Hilton

For my second night I booked the Hilton which has 1,774 rooms. Again, check in was friendly. I was acknowledged as a Diamond member and given two waters. I forgot to request a strip view so I ended up on the other side of resort. The hallway colors were a colorful and bright blue. You can view my Hilton room video here.

Hilton Hallway

The rooms here are smaller at about 450 sq. feet. Many of the lamps and tables looked to be the same as the ones in my room in the Conrad.

Hilton King Room

The bathroom had a similar shower as the Conrad, but with gold colored fixtures instead of silver. There was only one sink and the toilet was in the same room as opposed to having a separate area.

Single sink but you can see shower in reflection

The rest of the room was also similar to the room in the Conrad, with the same safe in the drawer. It also has the same mini bar with the free space in the refrigerator. This is a good standard room for the price points. I will be interested to see how points prices trend. While Las Vegas is not typically a points town, I have found some ways to use them recently.

Crockfords

Crockfords Lobby

 

While it was closed due to rooms not being completed on time, we did spend some time in the lobby which is beautiful. There is also a bar area which we also visited. Overall the Conrad and Crockfords lobbies both had bars and were well designed.

Status Benefits

Since Resorts World is a Hilton property, this means that your elite benefits apply. Hilton recently changed the way they handle the breakfast benefit. Rather than simply giving you a free breakfast, you now receive a food and beverage credit. This is based on brand and available for up to two guests.

F&B credit with Elite Status

For my Conrad stay, I was able to use the credit to erase $50 off our drinks at the pool bar. For my Hilton night, I was able to use $48 total. Keep in mind, even if you are traveling solo, always book for two guests to maximize this benefit. While this new benefit has received some debate, I like the flexibility of it in this case. One issue we encountered is that these credits were not taken off for all of our group, and we heard reports of this happening as well for many others. This meant you had to address it at check out.

Another benefit of Hilton elite status, is that if you book on points you do not pay resort fees. This item was also not automatically removed from my bill and was yet one more thing that I had to address at check out.

Pool

VIP Infinity Pool

There are seven pools at Resorts World. For now, you can walk pretty much throughout the area and look at them all. From what I gather the one pictured above will be only for those who book a cabana or bungalow at that specific pool. I have seen the title of VIP pool used for it. Two of the seven have the ability to be blocked off so perhaps something for Crockfords guests as well. I included some pool pictures after my Conrad room video.

Resort & Casino

This is the part that truly exceeded my expectations. It was bright and spacious and full of energy. Each hotel has a nice hallway leading to it which created a nice separation of the casino area and the hotel area. Because of this separation, there was no need to cut through a casino with luggage. The walkways were well distinguished and off to the side.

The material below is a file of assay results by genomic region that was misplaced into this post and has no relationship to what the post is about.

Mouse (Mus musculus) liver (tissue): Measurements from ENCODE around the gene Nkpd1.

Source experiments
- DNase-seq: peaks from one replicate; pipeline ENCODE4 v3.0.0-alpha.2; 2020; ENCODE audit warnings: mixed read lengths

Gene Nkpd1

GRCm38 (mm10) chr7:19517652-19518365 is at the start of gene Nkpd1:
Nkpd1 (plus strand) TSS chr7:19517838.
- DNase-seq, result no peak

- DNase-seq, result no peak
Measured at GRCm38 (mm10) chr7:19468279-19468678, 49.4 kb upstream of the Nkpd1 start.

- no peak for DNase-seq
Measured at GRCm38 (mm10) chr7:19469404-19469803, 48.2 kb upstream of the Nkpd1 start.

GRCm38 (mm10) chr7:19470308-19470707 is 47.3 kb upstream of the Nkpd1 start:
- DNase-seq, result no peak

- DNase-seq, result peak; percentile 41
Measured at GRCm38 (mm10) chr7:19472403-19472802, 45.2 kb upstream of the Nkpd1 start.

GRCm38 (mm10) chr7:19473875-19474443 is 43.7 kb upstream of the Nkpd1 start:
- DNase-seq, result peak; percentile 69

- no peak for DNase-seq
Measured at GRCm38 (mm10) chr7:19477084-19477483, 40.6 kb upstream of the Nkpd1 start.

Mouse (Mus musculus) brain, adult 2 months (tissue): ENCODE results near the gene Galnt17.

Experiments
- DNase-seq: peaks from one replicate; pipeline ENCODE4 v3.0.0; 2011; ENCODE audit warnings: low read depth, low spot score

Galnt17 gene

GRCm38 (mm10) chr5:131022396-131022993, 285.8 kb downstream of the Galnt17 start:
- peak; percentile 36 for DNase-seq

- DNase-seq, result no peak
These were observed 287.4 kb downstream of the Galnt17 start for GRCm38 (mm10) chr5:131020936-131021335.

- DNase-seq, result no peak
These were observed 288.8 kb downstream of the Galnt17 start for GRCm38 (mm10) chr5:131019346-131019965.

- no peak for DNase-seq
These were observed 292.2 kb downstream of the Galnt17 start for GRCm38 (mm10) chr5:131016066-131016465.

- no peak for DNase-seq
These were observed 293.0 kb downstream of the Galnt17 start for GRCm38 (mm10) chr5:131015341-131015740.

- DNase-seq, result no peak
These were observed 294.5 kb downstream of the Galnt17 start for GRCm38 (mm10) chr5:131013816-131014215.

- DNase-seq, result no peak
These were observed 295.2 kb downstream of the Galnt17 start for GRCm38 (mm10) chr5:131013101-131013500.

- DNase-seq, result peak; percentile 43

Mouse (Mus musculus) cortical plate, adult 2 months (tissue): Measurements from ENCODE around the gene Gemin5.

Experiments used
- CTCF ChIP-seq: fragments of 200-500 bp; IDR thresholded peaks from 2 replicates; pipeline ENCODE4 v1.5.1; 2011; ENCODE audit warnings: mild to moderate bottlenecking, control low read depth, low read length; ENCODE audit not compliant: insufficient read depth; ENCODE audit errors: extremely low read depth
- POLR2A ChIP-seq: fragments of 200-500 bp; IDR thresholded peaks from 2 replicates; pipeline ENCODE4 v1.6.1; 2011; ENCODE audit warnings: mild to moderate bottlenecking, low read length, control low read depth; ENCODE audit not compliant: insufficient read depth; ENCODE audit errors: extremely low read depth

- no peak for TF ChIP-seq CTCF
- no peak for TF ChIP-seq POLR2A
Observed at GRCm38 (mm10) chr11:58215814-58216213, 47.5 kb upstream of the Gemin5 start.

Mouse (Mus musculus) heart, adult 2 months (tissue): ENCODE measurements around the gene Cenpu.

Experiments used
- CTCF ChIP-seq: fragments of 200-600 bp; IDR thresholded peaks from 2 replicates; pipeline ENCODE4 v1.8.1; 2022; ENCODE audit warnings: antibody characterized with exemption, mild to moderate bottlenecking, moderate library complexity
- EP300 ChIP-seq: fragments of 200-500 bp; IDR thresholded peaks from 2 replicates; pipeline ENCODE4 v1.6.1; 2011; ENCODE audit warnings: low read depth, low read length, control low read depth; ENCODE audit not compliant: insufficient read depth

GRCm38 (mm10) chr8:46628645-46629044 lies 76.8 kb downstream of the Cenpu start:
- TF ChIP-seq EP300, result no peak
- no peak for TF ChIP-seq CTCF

Lots of space and brightness

There is also a large mall area of the resort which has dining and shopping. I enjoyed walking through this area full of restaurants and shopping options including an upstairs. Many stores and some food options are not open yet, but they should be opening in the weeks to come. The dining/shopping area is highlighted by the giant globe or sphere which creates a nice photo opportunity.

Dining

Dining at Resorts World as difficult. The restaurants we tried to visit were all closed when we went looking for food at 11PM the first night, despite a packed resort and casino. Furthermore, I was disappointed the food court was closed too, which had been given a lot of publicity for the many options available there. Some reported that there were some glitches with the food court kiosk system. People were getting charged for meals they did not order and getting notifications for food the next day. One restaurant even told us they ran out of food and had to close. They stated we could only get a cheese board.

Some of my friends and travel companions ate at the Kitchen which is the 24 hour café. The reviews I heard were not good. The staffing crunch is an issue even at a new resort. Unfortunately, the Kitchen had lots of tables but could only seat 15 at a time. For breakfast I ate at another breakfast option, Suns Out Buns Out. Yes, that really is the name. They featured breakfast sandwiches, doughnuts, and coffee. It was good, but certainly not to the level of Egg Slut at Cosmopolitan. However it is a quick, easy, and affordable by Vegas standards at just $10 for a sandwich.

Yes, even egg themed seating

 

Food Tip: There is a fantastic taco place across the street from Resorts world, called El Gordo Taco. Also, the famous Peppermill is a short walk as well. The proximity of Resorts World should help all these businesses. And I can vouch that El Gordo taco was packed but worth the wait.

Final Thoughts

I was underwhelmed by the rooms but blown away by the resort, lobby, and casino. I liked the pool area and certainly could find myself relaxing there another time when the temperature is not in the triple digits. The staff was beyond friendly and helpful even with the shortcomings on training which is not their fault. Do you have any plans to visit Resorts World? Are you a Vegas fan? Come over to our Facebook group and let us know your thoughts.

Travel on Point(s) has partnered with CardRatings for our coverage of credit card products. Travel on Point(s) and CardRatings may receive a commission from card issuers. Opinions, reviews, analyses & recommendations are the author’s alone, and have not been reviewed, endorsed or approved by any of these entities.